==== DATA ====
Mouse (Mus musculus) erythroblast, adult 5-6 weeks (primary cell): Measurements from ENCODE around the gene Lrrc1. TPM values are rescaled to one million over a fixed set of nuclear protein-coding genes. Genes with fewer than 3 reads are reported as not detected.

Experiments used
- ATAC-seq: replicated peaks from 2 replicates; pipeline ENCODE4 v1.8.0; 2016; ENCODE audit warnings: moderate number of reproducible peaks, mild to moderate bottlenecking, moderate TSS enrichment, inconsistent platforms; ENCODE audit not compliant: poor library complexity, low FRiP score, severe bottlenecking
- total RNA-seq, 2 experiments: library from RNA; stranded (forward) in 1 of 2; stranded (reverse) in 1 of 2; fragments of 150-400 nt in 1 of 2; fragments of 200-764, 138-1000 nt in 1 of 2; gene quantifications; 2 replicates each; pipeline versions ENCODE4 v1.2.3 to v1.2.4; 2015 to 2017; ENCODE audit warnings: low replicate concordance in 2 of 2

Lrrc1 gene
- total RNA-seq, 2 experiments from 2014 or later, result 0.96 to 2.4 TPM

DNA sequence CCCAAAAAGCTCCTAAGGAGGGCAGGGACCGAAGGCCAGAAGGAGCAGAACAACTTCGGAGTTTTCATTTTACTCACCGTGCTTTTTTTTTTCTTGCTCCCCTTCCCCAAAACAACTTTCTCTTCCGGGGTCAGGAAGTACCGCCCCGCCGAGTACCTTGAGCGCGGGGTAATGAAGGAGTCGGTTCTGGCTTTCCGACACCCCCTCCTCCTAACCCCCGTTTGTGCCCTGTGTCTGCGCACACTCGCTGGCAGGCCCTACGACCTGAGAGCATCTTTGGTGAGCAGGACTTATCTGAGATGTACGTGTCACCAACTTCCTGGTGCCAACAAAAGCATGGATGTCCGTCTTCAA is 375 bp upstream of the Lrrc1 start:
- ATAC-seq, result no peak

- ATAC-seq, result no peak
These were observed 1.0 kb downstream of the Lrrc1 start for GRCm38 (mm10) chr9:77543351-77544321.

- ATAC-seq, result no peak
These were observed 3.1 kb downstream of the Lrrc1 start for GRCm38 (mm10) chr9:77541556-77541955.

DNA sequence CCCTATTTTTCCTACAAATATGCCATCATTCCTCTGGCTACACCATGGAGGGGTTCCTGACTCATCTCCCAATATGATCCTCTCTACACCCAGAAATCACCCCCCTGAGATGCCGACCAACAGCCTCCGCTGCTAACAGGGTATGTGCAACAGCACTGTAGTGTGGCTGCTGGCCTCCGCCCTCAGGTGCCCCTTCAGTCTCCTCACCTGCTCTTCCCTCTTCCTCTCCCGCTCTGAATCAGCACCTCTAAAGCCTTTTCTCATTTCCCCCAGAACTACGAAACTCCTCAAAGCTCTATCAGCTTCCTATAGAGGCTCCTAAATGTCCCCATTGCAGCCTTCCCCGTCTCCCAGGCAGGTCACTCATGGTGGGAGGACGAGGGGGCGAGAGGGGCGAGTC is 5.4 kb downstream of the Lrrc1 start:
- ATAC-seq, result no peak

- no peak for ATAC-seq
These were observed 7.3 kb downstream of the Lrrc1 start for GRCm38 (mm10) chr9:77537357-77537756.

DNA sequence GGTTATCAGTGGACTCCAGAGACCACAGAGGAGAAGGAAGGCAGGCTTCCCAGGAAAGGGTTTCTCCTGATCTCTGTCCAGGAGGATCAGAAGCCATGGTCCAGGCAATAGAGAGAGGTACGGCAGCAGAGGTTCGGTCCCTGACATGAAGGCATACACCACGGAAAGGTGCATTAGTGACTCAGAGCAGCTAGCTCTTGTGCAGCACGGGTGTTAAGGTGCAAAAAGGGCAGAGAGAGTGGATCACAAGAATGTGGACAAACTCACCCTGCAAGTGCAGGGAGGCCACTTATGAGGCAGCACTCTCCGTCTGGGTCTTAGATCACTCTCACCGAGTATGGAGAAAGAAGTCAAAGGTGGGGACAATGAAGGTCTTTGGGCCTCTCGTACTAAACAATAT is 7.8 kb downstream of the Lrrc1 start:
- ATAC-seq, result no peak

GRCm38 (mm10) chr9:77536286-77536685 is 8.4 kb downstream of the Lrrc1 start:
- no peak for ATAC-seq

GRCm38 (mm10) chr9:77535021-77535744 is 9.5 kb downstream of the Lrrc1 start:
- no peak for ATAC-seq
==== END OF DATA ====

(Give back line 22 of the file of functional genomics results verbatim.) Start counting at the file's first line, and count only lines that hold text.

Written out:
- no peak for ATAC-seq